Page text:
BOSTON – Avoiding could result in a reduction in VTE rates, a speaker said at the annual clinical congress of the American College of Surgeons.
The VTE rate dropped by about one-quarter in the trauma care pathway at the University of Pittsburgh Medical Center (UPMC) after implementation of algorithms to risk-stratify patients and guide nursing staff, saidthe Roberta G. Simmons Assistant Professor of Surgery at the University of Pittsburgh.
By incorporating algorithms into the electronic health record (EHR), UPMC was able to realize a “dramatic” 72% reduction in missed doses, from 4,331 missed doses in 2014 to 1,193 in 2015, Dr. Neal told attendees in a session focused on hot topics in surgical patient safety.
That decrease in missed doses has translated into a decreased rate of VTE, from an already relatively low rate of 1.5% in 2015, to 1.1% in 2017, representing a 26.7% reduction, according to data Dr. Neal shared in his podium presentation.
“This has been a sustainable event for us, largely linked to the implementation of an EHR-guided risk assessment pathway to guide the implementation of VTE prophylaxis,” he said.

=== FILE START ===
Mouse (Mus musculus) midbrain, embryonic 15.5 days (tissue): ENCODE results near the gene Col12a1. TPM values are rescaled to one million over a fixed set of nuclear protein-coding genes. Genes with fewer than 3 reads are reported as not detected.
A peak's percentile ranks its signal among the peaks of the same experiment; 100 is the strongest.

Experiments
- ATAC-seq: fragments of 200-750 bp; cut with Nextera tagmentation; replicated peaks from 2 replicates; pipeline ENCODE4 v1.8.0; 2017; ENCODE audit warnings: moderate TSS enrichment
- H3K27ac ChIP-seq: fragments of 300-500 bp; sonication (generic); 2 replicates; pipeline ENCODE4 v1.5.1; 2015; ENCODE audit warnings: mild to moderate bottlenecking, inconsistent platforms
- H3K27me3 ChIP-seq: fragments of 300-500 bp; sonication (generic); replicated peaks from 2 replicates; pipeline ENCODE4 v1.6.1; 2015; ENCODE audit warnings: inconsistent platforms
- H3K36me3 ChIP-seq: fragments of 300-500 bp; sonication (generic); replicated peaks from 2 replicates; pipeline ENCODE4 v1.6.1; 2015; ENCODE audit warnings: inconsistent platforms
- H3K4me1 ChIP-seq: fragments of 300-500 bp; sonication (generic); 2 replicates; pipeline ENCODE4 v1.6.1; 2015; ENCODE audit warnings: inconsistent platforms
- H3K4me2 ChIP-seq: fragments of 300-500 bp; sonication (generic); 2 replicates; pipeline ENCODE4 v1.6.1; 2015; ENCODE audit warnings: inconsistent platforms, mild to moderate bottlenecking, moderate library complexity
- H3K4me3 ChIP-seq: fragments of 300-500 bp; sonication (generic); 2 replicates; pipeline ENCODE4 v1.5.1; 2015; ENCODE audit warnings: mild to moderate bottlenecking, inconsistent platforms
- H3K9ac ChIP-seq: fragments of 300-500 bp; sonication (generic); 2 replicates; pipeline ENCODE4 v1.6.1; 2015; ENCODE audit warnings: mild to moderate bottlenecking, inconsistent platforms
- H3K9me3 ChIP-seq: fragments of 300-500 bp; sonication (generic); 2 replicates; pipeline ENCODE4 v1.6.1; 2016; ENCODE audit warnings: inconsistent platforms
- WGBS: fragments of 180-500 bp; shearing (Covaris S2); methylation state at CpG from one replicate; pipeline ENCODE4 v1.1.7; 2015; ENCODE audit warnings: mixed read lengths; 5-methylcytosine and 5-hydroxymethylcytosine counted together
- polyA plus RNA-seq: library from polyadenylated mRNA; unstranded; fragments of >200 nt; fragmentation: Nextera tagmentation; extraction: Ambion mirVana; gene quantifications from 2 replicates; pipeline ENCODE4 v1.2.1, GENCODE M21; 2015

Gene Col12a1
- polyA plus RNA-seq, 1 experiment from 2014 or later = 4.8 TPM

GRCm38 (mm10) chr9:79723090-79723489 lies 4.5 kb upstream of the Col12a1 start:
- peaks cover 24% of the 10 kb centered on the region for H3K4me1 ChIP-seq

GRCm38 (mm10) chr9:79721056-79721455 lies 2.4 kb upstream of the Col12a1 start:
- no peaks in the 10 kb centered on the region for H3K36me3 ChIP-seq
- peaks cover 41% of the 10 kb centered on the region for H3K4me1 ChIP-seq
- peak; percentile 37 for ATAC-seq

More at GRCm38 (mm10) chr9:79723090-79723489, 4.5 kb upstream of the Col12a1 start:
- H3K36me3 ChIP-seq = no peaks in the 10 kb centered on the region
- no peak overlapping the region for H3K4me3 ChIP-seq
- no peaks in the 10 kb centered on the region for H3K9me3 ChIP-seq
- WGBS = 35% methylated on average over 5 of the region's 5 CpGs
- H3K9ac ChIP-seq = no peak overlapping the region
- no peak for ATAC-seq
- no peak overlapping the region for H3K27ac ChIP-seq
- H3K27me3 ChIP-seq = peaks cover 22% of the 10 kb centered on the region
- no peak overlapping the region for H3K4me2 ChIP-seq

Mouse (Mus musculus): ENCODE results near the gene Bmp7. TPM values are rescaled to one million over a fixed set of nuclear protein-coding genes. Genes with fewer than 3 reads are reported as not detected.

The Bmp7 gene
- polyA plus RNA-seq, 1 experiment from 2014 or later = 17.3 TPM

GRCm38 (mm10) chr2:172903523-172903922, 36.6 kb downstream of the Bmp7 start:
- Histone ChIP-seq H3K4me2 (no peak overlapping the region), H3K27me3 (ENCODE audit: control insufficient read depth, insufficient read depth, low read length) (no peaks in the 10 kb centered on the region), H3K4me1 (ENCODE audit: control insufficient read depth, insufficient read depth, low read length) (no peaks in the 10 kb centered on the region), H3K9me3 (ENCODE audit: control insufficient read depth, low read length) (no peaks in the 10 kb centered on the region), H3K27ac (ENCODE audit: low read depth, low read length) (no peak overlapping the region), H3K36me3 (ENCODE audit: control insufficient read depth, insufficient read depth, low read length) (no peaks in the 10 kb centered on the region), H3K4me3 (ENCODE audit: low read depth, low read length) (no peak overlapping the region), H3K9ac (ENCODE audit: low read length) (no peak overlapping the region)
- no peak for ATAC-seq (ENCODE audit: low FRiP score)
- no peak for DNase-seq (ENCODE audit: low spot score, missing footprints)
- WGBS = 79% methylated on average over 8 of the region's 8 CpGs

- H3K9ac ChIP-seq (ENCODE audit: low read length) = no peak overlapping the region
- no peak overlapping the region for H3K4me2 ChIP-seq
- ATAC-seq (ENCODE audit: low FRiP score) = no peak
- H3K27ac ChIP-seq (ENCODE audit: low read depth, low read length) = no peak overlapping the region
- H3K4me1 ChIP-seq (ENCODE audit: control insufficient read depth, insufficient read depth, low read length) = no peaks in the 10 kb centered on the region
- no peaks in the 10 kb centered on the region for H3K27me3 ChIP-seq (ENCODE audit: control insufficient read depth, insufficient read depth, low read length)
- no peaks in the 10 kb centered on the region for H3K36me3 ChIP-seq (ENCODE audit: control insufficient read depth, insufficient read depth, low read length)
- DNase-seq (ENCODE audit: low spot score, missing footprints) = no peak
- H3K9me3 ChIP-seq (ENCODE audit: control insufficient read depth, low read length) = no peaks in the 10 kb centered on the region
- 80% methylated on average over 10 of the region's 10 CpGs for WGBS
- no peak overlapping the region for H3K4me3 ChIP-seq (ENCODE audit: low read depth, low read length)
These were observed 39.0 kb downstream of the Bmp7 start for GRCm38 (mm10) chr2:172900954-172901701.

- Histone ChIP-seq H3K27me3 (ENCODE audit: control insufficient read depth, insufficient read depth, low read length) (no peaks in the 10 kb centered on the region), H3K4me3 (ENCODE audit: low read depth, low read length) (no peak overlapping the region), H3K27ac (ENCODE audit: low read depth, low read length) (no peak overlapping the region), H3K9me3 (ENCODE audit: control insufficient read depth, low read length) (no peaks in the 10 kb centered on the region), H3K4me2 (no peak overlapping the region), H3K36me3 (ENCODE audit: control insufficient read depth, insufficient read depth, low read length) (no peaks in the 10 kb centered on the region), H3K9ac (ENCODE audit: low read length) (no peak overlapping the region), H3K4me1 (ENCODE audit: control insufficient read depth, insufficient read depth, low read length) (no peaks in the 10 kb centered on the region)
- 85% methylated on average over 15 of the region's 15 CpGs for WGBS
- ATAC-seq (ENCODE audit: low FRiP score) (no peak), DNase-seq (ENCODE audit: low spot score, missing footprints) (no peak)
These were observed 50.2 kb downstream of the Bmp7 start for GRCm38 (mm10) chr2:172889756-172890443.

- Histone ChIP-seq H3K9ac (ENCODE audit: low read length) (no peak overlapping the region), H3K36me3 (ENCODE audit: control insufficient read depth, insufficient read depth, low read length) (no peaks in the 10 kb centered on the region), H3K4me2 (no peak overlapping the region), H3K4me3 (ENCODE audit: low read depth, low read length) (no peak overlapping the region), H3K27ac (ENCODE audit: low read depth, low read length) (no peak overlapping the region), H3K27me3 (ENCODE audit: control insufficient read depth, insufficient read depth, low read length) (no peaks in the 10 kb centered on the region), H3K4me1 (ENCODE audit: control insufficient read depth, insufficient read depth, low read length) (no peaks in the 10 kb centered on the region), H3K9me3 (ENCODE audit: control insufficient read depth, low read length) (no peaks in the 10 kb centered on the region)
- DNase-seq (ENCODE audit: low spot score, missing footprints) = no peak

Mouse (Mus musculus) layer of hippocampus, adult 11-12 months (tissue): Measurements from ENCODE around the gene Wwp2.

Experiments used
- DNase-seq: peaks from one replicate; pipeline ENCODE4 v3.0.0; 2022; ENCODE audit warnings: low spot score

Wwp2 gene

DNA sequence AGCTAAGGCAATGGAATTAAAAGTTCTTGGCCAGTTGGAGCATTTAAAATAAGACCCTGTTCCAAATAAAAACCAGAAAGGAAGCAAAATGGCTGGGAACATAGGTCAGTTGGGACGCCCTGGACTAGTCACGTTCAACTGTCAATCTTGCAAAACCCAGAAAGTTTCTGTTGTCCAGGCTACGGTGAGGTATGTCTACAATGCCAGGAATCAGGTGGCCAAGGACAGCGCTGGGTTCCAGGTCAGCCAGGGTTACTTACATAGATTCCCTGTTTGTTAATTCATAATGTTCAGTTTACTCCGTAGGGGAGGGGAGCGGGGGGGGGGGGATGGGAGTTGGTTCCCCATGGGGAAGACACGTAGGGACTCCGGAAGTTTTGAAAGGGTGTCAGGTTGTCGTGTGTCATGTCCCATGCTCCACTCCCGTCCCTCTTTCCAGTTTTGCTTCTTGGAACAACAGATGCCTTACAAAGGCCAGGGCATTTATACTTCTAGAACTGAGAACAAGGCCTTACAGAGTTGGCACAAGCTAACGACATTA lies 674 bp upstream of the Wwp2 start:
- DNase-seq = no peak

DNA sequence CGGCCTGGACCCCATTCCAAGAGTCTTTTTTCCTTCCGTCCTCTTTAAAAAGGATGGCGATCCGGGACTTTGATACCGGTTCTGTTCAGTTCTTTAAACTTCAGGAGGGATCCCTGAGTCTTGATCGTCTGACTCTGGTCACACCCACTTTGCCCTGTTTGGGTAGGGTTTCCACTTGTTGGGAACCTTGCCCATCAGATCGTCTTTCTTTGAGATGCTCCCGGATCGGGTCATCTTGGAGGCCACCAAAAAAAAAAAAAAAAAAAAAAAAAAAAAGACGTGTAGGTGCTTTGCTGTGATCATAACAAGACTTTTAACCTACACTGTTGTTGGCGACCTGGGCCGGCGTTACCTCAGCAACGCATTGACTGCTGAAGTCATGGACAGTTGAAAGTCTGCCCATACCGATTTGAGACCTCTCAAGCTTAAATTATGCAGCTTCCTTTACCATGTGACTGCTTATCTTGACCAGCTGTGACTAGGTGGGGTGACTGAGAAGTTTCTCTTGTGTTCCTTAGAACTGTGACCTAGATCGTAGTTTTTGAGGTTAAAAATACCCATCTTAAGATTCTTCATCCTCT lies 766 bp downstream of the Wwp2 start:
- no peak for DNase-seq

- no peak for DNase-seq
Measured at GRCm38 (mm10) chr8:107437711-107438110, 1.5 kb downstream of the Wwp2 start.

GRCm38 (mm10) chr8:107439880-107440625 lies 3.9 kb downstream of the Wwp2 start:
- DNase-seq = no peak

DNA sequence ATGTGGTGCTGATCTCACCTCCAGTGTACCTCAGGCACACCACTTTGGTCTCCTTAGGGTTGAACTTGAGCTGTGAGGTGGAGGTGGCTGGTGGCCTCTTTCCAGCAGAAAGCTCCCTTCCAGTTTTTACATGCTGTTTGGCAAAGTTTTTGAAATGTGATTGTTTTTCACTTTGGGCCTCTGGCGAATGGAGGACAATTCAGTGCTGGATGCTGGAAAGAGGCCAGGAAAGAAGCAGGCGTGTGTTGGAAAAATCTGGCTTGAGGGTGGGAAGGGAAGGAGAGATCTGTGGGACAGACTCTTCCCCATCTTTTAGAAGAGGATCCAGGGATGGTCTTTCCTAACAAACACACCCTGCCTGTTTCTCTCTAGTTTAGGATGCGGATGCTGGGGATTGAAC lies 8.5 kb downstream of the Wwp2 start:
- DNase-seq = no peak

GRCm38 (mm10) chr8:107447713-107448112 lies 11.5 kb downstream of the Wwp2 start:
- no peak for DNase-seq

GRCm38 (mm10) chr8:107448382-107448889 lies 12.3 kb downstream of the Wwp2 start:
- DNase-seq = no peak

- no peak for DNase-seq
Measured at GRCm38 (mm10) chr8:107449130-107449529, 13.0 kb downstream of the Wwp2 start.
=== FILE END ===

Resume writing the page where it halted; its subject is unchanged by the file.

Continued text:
The change was safe, he added, noting that, since utilization of this pathway, there have been no significant increases in the rate of bleeding events among patients who have mandatory orders.
These results corroborate those of some previous investigations, including one key study from the Johns Hopkins Hospital that described the adoption of a mandatory computerized clinical decision support tool to improve adherence to best practices for VTE prophylaxis.
After incorporation of the tool in the computerized order entry system, there was a significant increase in VTE prophylaxis, translating into a significant, from 1.0% to 0.17% (P = .04), investigators reported in JAMA Surgery.
Reducing missed doses is one of the major contributing factors to decreased VTE rates, according to Dr. Neal.
Missed doses of enoxaparin correlate with increased incidence of deep vein thrombosis (DVT) in trauma and general surgery patients, according to results of one prospective study Dr. Neal described. In that study of 202 patients, reported in, DVTs were seen in 23.5% of patients with missed doses, compared with 4.8 for patients with no missed doses (P < .01).
“We need to understand how to risk assess and how to utilize our EHR as a tool,” Dr. Neal told attendees.
Dr. Neal reported disclosures related to Janssen Pharmaceuticals, CSL Behring, Accriva Diagnostics, and Haemonetics, as well as a U.S. patent for a treatment of infectious and inflammatory disorders, and laboratory funding from the National Institutes of Health, Department of Defense, and the Biomedical Advanced Research and Development Authority.
SOURCE: Neal MD. Presentation at the American College of Surgeons Clinical Congress. 2018 Oct 25.